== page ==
Additionally, I must mention that there was a gross shortcoming in conducting investigative work, i.e. at the stage of investigation that paves the way for cases to be referred to the courts. This shortcoming led to this and other breaches. The TDC’s Research and Investigation Committee suffered a great shakeup that affected its work output. There were competent judges working with independence in the TDC, and the work investigating the cases of violations could have been good had they not left. But those judges departed the TDC because they clashed with its president, and this left a great void. Three of my colleagues within the TDC and I waged a struggle inside it for reform. But unfortunately, we failed.
Another mistake for which we ourselves bear responsibility as the council of a commission is that we didn’t make the investigation occur concurrently with the secret hearings. Rather, we decided that the investigation wouldn’t begin until after the secret hearings were finished. We worked as though we were a hearings commission and for a significant time forgot about accountability. We should have taken a multifaceted perspective. Had that occurred, the accountability process would have been more successful.
The Legal Agenda: In reality, the failure in the accountability process that we discussed does not eclipse a great success in the public hearings, where women victims played a prominent role.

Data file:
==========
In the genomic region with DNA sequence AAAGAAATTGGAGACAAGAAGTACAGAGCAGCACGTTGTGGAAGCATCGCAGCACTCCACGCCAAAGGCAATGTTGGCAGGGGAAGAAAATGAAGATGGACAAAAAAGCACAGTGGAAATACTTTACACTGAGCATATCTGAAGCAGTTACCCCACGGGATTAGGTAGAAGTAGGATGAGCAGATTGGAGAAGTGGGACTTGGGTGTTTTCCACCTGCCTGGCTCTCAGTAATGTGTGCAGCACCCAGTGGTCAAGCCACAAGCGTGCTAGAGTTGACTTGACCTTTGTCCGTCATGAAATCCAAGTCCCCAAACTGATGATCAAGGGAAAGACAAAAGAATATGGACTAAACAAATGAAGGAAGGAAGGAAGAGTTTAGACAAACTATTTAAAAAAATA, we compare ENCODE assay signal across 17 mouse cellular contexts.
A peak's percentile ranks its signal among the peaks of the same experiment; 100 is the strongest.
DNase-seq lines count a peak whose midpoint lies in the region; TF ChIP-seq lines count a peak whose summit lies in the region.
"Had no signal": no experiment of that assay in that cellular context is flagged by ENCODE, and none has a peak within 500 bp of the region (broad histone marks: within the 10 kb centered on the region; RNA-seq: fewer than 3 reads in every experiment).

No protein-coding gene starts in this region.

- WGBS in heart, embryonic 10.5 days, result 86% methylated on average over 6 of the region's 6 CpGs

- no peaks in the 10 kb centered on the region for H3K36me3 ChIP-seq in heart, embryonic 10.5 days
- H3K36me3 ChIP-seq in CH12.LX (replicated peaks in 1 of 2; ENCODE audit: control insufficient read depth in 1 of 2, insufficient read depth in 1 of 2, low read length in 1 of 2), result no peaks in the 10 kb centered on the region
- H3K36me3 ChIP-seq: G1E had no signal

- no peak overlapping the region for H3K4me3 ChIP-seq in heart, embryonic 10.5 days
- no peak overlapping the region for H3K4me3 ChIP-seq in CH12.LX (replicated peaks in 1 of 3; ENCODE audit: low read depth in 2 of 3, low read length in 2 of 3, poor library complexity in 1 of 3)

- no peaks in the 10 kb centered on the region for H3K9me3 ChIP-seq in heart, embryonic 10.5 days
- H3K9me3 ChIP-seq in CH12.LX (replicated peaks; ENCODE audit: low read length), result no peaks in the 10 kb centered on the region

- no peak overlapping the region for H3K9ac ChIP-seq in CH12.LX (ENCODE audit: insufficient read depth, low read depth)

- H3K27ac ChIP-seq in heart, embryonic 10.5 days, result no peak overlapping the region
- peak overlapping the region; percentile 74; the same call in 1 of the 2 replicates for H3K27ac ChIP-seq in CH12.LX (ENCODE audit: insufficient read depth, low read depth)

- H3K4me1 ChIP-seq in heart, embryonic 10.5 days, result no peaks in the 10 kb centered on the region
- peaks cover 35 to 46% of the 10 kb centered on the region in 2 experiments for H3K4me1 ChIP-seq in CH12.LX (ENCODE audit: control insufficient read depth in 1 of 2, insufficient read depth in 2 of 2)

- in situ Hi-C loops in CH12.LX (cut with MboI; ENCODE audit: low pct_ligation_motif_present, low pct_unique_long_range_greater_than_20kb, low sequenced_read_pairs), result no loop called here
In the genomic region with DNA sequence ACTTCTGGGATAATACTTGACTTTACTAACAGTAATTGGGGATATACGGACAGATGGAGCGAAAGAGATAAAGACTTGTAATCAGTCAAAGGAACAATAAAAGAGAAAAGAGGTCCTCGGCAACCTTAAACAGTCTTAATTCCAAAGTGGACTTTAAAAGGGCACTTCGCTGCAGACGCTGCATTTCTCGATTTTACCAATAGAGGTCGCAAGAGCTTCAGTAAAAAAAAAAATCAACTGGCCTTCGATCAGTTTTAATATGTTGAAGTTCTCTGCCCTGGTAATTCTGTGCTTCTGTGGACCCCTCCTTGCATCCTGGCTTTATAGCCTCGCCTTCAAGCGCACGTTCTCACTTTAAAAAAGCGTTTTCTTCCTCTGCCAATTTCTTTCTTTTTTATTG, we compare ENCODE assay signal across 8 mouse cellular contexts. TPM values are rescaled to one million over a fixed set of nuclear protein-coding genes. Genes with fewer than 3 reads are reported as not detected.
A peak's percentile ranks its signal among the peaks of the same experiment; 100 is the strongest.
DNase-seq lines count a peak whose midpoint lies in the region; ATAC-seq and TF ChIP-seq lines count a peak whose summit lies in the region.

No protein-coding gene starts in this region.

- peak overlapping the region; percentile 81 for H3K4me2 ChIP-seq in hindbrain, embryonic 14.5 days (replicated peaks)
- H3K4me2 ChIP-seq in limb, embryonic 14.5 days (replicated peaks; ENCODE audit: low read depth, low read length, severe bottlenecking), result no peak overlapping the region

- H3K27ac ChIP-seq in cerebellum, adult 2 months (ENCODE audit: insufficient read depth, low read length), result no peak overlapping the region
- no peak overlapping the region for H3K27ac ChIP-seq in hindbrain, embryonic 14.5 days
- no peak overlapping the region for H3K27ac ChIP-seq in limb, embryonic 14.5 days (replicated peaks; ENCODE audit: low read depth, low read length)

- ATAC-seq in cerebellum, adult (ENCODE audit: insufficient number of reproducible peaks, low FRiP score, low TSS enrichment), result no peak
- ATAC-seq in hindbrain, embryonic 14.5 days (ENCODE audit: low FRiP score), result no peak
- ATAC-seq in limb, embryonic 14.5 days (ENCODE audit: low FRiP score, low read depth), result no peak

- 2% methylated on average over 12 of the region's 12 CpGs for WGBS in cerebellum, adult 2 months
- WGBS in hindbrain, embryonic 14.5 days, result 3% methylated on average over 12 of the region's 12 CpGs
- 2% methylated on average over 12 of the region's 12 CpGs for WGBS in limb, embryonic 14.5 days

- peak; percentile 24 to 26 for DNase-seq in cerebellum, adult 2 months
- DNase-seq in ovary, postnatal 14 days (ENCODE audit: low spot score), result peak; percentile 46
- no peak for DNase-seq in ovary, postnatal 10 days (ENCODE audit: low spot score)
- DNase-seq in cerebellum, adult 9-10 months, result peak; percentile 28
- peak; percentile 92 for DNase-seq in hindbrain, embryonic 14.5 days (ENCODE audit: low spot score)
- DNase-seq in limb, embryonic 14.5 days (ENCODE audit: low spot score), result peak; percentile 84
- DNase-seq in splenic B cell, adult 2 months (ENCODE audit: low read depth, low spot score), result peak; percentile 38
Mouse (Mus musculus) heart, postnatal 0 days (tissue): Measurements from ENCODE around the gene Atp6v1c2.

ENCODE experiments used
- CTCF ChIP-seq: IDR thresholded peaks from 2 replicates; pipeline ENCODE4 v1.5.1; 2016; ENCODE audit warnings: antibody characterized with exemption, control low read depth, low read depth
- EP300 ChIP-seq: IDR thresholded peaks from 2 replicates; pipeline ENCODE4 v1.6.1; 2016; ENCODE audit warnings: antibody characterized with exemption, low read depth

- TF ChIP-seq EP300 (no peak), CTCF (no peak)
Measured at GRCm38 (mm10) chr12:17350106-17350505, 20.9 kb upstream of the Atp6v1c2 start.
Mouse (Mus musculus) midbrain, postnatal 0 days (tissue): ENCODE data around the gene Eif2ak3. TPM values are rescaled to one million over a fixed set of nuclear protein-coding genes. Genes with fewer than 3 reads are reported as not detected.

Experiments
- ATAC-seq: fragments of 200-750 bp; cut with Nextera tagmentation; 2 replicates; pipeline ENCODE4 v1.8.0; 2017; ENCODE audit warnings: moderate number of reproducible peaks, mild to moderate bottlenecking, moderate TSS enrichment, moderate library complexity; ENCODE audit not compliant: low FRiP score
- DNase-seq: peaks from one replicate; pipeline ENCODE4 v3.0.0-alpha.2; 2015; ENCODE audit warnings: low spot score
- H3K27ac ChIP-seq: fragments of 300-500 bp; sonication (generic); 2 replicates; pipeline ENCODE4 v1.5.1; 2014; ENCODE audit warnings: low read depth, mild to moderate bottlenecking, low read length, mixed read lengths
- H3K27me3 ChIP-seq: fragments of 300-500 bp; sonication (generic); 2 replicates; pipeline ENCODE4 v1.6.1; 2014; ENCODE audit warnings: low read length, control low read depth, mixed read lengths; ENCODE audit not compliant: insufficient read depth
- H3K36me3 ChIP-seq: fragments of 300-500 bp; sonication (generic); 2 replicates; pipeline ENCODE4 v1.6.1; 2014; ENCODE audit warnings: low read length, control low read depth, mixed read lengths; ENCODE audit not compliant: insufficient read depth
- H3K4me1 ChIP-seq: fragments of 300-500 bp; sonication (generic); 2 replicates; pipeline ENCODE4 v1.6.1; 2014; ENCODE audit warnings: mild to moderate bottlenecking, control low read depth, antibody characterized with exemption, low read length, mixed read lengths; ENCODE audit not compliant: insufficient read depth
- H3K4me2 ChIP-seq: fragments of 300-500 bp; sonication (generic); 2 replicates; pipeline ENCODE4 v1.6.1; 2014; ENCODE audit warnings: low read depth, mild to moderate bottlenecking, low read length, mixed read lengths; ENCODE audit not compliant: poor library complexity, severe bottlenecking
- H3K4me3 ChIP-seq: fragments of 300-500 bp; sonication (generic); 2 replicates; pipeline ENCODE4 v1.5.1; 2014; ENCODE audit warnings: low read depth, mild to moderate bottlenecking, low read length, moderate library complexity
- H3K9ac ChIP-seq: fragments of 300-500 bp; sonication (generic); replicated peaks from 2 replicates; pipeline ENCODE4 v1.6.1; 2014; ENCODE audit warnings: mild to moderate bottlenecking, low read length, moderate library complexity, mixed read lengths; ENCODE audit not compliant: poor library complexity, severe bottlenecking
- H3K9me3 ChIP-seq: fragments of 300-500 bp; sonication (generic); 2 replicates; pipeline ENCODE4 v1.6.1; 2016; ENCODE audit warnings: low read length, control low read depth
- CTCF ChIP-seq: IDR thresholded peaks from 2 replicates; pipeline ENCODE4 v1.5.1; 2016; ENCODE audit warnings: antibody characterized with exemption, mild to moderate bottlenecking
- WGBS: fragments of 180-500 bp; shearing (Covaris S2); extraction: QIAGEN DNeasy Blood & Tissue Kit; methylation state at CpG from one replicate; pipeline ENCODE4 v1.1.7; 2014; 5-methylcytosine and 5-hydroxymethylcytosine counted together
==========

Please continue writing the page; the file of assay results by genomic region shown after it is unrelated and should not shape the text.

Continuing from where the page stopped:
Abdellatif: During the preparation for the public hearings, within the TDC we raised the question of the formalities of the participation of women victims, particularly the women who suffered sexual violations. Three visions were put forward: the first was for the participants to appear publicly with their identities revealed. The second was for them to deliver their testimonies from behind a curtain. The third was for them to appear anonymously disguised with wigs or glasses and voice alteration. As a matter of democratic practice, we decided in the Women’s Committee to leave the choice about the form of the public hearings to the community of women victims. We organized two workshops with two samples representative of women victims, the first in Sfax and pertaining to the southern region and the second in Tunis and pertaining to the northern region. We put the topic up for general debate and then distributed among the participants a questionnaire about participation in the hearings. The questionnaire revealed that a significant percentage of women want to participate in the hearings: 60% in Tunis and in the range of 40% in Sfax. Of course, we understand the difference between the two percentages given the relatively different degrees of liberalness of the social environments. More importantly, everyone who expressed a desire to participate insisted on testifying with their identities revealed.
In this regard, thanks to the women victims, we succeeded in achieving positive discrimination in terms of the presence of women in public hearings. In six hearings allocated to the victims, 33 victims testified, and 17 of them were women split between direct victims of violations and collateral victims, i.e. victims of a violation inflicted on their father, husband, son, or brother. The women victims’ honesty and fighting spirit were among the most important factors that led to the success of these hearings.